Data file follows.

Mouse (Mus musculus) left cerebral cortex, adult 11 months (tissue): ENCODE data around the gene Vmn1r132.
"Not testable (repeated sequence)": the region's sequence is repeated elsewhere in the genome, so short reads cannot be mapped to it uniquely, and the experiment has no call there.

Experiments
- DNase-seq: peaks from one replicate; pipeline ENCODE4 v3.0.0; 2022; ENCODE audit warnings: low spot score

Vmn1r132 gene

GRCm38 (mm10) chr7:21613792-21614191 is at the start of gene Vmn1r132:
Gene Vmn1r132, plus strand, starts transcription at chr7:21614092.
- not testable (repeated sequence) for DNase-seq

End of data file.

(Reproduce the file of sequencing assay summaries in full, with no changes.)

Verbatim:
Mouse (Mus musculus) left cerebral cortex, adult 11 months (tissue): ENCODE data around the gene Vmn1r132.
"Not testable (repeated sequence)": the region's sequence is repeated elsewhere in the genome, so short reads cannot be mapped to it uniquely, and the experiment has no call there.

Experiments
- DNase-seq: peaks from one replicate; pipeline ENCODE4 v3.0.0; 2022; ENCODE audit warnings: low spot score

Vmn1r132 gene

GRCm38 (mm10) chr7:21613792-21614191 is at the start of gene Vmn1r132:
Gene Vmn1r132, plus strand, starts transcription at chr7:21614092.
- not testable (repeated sequence) for DNase-seq